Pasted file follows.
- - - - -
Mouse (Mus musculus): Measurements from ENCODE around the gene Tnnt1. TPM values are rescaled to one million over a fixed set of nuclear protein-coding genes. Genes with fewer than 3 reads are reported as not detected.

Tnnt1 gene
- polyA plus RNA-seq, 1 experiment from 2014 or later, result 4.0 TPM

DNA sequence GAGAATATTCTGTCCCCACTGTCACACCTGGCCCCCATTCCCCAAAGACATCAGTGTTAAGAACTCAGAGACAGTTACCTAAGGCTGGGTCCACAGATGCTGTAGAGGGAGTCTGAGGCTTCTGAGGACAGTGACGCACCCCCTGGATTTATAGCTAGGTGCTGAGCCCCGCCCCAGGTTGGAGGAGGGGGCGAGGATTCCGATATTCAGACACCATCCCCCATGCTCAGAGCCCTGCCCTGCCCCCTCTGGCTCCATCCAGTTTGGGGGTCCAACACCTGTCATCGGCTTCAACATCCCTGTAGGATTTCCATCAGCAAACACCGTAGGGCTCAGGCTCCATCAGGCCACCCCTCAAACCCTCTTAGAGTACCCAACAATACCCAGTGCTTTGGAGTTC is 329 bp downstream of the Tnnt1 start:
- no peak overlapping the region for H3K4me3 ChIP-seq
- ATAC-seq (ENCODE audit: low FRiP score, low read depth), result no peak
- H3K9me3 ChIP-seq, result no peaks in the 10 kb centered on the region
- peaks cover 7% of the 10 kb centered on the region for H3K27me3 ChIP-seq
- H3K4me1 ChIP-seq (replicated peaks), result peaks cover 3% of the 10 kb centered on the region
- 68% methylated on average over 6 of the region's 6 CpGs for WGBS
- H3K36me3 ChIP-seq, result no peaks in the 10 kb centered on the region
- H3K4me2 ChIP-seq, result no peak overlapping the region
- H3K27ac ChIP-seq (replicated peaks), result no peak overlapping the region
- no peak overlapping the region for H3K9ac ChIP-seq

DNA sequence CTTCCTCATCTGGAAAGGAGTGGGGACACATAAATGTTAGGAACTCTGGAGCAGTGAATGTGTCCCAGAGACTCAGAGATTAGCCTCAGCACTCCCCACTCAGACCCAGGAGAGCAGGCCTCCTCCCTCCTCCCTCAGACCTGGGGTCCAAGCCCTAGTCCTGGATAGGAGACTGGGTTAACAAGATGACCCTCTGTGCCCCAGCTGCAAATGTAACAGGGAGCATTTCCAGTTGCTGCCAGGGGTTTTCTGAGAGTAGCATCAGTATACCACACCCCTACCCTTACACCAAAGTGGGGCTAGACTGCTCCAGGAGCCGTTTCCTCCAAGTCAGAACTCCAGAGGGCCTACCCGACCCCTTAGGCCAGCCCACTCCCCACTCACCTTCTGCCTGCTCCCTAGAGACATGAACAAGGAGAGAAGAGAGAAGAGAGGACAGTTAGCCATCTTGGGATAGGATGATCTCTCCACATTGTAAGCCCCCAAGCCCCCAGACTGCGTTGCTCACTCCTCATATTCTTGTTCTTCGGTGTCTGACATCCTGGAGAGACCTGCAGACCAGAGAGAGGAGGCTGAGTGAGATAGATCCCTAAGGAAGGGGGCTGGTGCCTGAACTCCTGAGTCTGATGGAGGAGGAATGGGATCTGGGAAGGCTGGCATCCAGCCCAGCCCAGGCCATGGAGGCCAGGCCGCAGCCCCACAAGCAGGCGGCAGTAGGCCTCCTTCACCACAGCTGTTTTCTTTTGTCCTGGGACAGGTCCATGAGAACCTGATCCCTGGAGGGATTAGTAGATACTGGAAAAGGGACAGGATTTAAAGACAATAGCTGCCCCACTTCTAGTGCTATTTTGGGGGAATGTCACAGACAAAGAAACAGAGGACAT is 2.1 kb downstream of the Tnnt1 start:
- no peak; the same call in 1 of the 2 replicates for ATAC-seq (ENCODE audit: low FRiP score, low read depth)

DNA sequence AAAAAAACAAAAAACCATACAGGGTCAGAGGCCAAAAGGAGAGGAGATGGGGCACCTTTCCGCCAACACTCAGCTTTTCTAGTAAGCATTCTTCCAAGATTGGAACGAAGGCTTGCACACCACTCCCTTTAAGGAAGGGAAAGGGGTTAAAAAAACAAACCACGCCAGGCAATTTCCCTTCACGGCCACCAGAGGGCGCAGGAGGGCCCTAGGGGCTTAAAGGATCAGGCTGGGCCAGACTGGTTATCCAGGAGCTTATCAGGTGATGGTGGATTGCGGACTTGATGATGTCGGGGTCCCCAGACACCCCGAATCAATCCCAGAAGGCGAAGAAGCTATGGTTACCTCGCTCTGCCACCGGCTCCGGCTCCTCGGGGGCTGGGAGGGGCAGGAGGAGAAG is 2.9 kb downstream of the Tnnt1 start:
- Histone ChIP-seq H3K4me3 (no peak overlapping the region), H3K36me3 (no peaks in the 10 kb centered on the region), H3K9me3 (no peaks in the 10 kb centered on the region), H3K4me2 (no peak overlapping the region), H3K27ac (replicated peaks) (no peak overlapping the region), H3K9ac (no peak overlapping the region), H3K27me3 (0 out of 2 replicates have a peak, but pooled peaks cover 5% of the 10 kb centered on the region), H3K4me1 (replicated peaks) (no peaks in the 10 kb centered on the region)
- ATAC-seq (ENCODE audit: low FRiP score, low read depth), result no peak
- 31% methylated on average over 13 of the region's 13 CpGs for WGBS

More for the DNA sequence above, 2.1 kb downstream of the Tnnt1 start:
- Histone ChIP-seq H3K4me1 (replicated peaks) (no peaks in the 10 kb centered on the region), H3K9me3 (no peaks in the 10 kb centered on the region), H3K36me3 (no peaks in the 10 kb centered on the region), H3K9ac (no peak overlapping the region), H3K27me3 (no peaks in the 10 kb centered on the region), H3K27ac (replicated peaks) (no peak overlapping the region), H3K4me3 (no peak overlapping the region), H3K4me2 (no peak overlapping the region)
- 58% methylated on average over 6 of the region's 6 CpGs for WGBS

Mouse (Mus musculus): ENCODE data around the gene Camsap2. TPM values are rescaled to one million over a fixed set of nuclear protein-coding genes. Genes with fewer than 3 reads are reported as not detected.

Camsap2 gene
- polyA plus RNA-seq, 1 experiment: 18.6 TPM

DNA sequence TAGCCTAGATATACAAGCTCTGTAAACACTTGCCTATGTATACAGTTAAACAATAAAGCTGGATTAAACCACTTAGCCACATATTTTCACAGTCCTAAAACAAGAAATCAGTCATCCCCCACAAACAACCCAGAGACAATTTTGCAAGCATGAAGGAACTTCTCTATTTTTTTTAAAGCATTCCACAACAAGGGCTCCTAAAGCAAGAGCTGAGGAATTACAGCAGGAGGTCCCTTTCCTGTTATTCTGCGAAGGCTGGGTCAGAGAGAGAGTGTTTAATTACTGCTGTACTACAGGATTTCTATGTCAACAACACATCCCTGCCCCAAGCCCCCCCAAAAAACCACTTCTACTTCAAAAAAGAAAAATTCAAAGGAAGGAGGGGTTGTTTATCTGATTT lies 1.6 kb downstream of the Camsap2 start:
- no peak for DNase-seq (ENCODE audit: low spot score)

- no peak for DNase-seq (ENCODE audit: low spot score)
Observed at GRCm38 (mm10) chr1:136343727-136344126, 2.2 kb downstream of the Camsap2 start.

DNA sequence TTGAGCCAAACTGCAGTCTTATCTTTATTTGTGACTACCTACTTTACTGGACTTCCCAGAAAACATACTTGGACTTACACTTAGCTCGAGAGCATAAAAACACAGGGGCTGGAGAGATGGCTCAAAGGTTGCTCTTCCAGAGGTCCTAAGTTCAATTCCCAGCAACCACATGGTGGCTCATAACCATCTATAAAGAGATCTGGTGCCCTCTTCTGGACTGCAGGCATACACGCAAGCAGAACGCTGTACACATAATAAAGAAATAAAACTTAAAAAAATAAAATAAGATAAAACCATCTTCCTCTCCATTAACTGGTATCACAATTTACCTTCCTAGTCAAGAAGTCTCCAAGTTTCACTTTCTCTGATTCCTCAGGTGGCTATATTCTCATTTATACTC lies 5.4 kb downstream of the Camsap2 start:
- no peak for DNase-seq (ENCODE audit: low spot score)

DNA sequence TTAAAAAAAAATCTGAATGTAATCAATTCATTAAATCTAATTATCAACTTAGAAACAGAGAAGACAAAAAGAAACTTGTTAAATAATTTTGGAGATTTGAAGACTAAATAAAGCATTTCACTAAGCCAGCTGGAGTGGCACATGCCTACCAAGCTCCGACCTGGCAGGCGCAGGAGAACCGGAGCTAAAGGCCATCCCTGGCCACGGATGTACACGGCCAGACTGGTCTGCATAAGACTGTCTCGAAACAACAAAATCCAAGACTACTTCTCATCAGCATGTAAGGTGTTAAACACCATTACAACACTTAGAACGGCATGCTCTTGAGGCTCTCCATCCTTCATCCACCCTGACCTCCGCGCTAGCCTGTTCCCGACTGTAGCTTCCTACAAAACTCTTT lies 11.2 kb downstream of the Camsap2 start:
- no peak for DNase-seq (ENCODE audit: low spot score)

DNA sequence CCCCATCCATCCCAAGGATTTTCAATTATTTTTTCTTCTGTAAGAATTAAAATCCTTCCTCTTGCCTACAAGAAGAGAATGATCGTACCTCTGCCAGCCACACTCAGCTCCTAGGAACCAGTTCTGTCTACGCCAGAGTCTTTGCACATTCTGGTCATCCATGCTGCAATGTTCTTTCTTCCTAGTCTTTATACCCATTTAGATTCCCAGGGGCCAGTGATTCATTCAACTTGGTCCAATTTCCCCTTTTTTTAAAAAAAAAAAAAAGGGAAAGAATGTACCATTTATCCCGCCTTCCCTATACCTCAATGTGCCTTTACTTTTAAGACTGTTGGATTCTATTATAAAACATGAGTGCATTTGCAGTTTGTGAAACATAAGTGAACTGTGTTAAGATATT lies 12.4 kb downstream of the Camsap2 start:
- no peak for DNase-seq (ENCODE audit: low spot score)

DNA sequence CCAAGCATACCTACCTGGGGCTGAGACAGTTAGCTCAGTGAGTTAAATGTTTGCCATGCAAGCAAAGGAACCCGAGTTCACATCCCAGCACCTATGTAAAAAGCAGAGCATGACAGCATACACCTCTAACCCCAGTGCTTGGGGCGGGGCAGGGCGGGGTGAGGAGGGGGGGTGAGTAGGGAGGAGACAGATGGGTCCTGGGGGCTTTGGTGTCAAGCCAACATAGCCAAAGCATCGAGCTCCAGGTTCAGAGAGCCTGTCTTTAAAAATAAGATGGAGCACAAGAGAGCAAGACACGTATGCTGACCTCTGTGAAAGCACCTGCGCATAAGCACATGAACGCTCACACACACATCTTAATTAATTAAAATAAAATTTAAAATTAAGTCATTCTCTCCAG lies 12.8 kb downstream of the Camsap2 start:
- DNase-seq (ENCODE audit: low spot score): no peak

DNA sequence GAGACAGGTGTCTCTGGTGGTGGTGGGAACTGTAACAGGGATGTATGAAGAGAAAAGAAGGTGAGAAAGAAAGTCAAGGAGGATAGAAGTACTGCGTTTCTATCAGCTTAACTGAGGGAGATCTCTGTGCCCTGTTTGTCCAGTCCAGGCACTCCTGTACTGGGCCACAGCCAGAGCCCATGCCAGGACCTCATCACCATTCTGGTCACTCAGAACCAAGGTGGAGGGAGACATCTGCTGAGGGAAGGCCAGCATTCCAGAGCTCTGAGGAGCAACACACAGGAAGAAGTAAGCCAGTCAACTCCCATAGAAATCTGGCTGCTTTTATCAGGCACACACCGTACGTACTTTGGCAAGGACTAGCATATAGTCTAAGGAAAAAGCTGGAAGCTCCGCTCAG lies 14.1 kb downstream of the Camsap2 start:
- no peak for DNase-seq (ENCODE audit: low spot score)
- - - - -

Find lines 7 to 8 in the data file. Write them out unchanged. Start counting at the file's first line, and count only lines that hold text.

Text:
- H3K9me3 ChIP-seq, result no peaks in the 10 kb centered on the region
- peaks cover 7% of the 10 kb centered on the region for H3K27me3 ChIP-seq